On This Day On This DayRSS FeedFeeds

January 10 down the years

Trumper's solo onslaught

An Australian legend makes a classic double-century in Adelaide

Text size: A | A

January |  February |  March |  April |  May |  June |  July |  August |  September |  October |  November |  December

January 11 | January 9

 
 
Victor Trumper: Australia's greatest batsman until Bradman
Victor Trumper: Australia's greatest batsman until Bradman © PA Photos
Enlarge

1911
In many people's view, Victor Trumper was the greatest batsman of all time. When you look at his Test average of 39.04, remember the appalling minefields he had to bat on - and believe the brilliance with which he did it. On this day in Adelaide he reached his double-century against South Africa, who won the match partly because no one else scored more than 54 in this Australian innings. Trumper's 214 is one of the highest Test scores in a losing cause.

2005
Bangladesh achieved their first Test victory, in their 35th Test, more than four years after their debut. And as in the rest of their successes, left-arm spinners played a big role in the win, over Zimbabwe by 226 runs in Chittagong. Habibul Bashar scored 94, and Mohammad Rafique made 69 and took five wickets to give Bangladesh a first-innings lead of 176. Bashar scored another half-century in the second innings and then Enamul Haque jnr took 6 for 45 as Zimbabwe were bowled out for 154. Bangladesh's next Test win came four years later, against a depleted West Indies side that was missing its key players because of a strike.

1985
Indian allrounder Ravi Shastri smashed the fastest double-century of all time for Bombay in their Ranji Trophy zonal match against Baroda, taking just 113 minutes to reach 200 not out. In the course of his innings he become only the second batsman to hit six sixes in an over (after Garry Sobers in 1968), Tilak Raj being the unfortunate bowler. A week earlier Shastri had crawled to a seven-hour hundred against England in Calcutta.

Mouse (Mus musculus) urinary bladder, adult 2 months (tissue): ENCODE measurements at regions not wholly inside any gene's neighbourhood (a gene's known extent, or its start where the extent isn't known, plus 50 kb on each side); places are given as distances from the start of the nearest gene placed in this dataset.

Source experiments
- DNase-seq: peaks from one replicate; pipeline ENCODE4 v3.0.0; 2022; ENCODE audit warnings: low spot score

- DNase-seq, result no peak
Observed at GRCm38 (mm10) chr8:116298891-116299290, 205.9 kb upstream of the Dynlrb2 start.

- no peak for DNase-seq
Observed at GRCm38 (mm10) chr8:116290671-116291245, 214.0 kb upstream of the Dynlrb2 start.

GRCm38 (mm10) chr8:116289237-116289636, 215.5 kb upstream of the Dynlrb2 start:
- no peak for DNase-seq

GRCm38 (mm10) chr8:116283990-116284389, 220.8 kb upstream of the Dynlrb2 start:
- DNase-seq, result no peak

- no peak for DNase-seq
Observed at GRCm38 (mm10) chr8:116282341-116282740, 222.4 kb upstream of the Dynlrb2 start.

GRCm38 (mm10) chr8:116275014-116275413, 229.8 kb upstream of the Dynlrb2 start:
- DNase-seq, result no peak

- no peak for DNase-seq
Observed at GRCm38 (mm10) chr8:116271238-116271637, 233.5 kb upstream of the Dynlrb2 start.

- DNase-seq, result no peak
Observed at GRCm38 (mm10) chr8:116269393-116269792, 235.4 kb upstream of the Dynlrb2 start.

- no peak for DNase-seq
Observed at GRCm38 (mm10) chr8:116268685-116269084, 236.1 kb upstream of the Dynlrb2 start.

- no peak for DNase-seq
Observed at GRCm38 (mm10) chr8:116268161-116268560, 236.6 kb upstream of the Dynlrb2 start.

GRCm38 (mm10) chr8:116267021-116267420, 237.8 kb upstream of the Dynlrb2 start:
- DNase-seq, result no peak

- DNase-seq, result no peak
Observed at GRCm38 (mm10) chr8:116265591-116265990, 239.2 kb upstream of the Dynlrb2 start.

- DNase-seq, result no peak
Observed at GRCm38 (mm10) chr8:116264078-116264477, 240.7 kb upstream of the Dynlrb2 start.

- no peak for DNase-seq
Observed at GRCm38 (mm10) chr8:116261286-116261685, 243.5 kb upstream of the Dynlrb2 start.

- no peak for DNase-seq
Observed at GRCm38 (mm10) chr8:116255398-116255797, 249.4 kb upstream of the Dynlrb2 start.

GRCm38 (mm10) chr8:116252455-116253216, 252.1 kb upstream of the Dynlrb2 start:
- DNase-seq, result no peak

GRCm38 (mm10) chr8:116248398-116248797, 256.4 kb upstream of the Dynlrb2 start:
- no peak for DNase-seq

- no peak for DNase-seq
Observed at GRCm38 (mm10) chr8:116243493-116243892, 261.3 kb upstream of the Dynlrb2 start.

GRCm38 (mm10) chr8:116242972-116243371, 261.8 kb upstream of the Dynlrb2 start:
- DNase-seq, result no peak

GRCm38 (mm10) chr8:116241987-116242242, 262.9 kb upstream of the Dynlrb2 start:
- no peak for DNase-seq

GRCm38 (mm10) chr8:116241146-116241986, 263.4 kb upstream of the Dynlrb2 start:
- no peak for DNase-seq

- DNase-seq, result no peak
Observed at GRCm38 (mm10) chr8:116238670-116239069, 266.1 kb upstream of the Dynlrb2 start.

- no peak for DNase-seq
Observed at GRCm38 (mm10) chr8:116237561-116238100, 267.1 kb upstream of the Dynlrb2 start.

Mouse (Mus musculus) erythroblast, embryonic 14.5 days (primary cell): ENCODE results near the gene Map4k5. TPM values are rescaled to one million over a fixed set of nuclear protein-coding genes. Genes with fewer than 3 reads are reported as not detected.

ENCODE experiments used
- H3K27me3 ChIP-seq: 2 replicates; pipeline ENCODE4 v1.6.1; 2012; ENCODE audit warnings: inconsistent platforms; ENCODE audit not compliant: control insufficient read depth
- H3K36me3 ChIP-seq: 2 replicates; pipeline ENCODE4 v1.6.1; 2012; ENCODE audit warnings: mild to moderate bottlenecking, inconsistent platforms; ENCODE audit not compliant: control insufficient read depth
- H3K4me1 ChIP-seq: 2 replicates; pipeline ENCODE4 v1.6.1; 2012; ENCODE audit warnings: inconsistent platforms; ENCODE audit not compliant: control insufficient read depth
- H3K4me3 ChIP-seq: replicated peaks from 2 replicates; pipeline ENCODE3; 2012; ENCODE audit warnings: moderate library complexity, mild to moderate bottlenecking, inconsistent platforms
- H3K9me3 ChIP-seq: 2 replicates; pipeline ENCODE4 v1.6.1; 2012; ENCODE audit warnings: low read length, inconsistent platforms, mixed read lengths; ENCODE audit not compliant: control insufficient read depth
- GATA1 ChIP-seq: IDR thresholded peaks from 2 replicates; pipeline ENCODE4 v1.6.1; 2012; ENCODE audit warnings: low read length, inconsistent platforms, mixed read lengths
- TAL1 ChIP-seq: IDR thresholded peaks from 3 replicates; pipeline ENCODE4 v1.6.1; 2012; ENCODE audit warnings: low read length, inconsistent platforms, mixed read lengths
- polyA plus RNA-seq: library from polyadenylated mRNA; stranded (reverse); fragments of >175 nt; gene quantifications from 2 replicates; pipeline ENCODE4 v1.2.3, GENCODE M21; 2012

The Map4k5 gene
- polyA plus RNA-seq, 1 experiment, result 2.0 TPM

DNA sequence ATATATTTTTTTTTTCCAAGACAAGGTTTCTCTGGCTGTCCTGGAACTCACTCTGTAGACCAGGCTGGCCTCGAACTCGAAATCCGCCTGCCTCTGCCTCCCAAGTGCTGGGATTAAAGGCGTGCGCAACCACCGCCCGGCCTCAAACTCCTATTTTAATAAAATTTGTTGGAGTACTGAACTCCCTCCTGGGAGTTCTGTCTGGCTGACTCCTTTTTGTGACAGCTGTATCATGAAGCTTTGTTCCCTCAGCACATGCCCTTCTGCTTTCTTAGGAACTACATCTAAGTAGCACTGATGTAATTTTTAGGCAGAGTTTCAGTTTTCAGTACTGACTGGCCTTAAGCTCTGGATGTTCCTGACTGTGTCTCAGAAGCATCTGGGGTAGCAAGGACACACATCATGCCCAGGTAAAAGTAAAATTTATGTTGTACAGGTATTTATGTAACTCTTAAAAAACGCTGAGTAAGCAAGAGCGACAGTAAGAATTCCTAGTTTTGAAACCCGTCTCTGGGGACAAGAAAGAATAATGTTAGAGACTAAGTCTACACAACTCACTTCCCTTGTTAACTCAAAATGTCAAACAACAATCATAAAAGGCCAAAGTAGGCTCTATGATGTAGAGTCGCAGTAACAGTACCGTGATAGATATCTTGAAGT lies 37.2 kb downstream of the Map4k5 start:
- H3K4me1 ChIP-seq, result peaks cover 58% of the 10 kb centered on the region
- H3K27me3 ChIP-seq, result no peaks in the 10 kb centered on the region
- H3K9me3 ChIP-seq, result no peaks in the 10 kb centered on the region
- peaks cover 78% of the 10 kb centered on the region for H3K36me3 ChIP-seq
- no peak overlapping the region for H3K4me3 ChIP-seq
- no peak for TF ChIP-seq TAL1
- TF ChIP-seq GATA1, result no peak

1903
No one could accuse Hugh Motley Thurlow (who was born today) of being a giant in Test cricket, but he trod in the footsteps of one. Don Bradman, the first player to score two Test triple-centuries, very nearly hit another on this day. Against South Africa in Adelaide in 1931-32, the Don made 299 not out before Thurlow, batting at No. 11, ran himself out. In contrast with everything Bradman achieved, poor "Pud" Thurlow played in only this one Test, finishing with no runs, no wickets and no catches.

1930
Christchurch hosted the first day of the first Test to be played in New Zealand. Playing for one of two England teams touring at the time (the other went to the Caribbean), the debutant Maurice Allom took four wickets in five balls, including a hat-trick, to help dismiss the hosts for 112 (Roger Blunt 45 not out) on the way to winning the match by eight wickets.

1933
No great success at Test level, especially in the 1962-63 Ashes series, Len Coldwell, who was born today, was one of the great county stalwarts. Among his 1474 first-class wickets were the 139 that nearly won Worcestershire the Championship in 1962. He and Jack Flavell got there before long, bowling the county to consecutive titles, the first in their history, in 1964 and 1965.

1935